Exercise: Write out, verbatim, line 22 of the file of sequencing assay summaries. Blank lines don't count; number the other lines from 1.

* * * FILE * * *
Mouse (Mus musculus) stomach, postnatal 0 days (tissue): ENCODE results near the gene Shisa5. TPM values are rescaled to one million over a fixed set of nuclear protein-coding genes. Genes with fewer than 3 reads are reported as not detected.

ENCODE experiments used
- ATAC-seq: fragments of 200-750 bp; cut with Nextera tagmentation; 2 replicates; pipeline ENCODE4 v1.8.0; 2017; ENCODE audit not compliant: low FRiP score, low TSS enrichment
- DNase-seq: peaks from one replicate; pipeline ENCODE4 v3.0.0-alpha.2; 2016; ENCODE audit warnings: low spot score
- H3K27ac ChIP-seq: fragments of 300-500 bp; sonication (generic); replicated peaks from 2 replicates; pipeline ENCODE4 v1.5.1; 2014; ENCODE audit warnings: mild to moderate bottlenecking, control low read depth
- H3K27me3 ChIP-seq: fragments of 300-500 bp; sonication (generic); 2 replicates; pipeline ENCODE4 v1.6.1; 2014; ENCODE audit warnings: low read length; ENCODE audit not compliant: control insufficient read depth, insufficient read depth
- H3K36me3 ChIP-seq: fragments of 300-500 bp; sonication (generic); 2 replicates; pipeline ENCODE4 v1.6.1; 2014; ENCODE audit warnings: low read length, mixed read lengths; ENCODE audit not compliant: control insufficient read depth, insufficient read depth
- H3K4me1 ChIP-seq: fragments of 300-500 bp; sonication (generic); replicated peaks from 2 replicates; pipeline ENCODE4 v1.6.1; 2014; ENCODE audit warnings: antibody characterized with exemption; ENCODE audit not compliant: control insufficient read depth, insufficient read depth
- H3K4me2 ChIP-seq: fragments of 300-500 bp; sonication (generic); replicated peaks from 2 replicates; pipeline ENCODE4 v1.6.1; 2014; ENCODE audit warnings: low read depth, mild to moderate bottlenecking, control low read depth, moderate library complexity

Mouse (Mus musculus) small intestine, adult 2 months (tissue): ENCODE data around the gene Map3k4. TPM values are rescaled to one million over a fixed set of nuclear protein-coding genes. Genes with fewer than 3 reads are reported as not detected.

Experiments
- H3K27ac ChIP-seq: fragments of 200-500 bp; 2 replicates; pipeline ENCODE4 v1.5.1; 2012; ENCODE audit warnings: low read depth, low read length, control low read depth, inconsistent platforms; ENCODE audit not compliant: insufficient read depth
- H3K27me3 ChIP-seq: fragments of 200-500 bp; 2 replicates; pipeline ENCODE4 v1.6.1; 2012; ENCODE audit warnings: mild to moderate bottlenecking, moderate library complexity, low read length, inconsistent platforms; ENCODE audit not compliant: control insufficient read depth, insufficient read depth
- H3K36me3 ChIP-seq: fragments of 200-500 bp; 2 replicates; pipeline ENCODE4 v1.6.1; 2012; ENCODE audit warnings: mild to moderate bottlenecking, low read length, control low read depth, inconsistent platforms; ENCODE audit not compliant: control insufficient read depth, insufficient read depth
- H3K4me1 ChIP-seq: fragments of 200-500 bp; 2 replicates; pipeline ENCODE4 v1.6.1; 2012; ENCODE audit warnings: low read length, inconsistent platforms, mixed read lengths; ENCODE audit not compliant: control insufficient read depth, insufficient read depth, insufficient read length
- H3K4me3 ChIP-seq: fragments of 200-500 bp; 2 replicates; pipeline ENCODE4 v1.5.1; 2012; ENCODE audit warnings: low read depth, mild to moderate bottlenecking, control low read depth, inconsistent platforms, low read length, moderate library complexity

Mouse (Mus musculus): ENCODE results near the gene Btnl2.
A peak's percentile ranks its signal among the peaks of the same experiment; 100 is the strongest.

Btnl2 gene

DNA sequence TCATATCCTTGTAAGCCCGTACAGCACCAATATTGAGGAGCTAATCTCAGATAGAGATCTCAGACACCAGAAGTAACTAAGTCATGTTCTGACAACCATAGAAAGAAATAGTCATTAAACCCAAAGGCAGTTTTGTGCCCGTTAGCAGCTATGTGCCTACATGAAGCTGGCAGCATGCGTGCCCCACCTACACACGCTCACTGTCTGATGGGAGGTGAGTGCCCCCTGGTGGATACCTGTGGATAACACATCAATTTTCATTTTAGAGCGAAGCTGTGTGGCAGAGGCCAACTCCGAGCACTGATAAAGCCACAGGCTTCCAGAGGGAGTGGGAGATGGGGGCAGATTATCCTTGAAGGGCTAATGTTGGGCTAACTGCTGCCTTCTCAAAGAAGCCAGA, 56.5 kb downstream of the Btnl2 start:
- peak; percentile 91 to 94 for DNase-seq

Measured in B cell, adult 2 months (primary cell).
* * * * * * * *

Measured in B cell, adult 2 months (primary cell).